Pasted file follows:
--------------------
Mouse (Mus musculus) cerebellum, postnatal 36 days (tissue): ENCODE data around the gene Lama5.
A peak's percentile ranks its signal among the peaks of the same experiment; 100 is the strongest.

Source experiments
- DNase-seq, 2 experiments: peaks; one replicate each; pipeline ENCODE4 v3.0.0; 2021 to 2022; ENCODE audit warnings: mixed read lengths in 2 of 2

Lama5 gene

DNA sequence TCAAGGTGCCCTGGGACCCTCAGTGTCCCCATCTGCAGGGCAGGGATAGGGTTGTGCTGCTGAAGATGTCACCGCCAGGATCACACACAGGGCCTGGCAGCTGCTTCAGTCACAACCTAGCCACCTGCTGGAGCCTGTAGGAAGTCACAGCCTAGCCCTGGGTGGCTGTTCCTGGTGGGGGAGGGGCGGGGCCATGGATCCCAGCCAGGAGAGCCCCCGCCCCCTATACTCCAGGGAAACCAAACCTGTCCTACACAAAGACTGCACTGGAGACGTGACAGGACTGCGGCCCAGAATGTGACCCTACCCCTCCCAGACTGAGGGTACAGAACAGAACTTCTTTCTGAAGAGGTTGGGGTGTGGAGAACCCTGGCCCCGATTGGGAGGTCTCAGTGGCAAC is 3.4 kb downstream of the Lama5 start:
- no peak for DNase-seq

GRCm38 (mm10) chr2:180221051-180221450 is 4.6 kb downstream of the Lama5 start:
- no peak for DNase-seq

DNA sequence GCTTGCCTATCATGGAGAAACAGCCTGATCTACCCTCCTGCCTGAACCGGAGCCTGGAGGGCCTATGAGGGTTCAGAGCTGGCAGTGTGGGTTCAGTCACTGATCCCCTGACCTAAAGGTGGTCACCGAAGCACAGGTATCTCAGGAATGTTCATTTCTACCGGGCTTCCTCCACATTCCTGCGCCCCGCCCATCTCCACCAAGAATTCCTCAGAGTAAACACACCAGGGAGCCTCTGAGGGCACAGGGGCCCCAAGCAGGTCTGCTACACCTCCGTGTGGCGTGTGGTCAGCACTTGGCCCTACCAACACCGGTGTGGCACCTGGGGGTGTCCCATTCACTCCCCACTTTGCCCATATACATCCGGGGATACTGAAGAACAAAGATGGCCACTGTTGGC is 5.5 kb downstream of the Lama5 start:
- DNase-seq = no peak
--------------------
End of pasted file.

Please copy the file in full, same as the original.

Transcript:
Mouse (Mus musculus) cerebellum, postnatal 36 days (tissue): ENCODE data around the gene Lama5.
A peak's percentile ranks its signal among the peaks of the same experiment; 100 is the strongest.

Source experiments
- DNase-seq, 2 experiments: peaks; one replicate each; pipeline ENCODE4 v3.0.0; 2021 to 2022; ENCODE audit warnings: mixed read lengths in 2 of 2

Lama5 gene

DNA sequence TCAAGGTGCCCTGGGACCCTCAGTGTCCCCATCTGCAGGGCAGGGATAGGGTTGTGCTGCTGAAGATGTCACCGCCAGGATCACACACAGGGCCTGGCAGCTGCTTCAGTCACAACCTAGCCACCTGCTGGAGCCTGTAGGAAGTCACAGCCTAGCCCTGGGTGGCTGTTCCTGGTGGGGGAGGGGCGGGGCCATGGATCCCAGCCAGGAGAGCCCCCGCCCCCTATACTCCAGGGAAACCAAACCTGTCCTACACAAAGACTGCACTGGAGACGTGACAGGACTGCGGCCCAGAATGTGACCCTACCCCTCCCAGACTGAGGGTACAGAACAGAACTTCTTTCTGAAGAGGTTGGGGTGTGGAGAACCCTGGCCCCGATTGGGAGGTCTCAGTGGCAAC is 3.4 kb downstream of the Lama5 start:
- no peak for DNase-seq

GRCm38 (mm10) chr2:180221051-180221450 is 4.6 kb downstream of the Lama5 start:
- no peak for DNase-seq

DNA sequence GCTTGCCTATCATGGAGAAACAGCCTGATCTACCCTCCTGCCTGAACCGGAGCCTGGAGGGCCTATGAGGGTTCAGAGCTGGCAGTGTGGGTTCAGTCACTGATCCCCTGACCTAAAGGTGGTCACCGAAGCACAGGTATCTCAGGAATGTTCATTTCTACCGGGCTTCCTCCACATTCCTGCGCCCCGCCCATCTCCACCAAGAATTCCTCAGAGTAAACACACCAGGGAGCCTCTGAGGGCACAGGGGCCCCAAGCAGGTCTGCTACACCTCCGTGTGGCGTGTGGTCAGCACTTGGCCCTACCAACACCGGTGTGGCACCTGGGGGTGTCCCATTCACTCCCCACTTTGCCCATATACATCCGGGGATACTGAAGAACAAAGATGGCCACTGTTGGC is 5.5 kb downstream of the Lama5 start:
- DNase-seq = no peak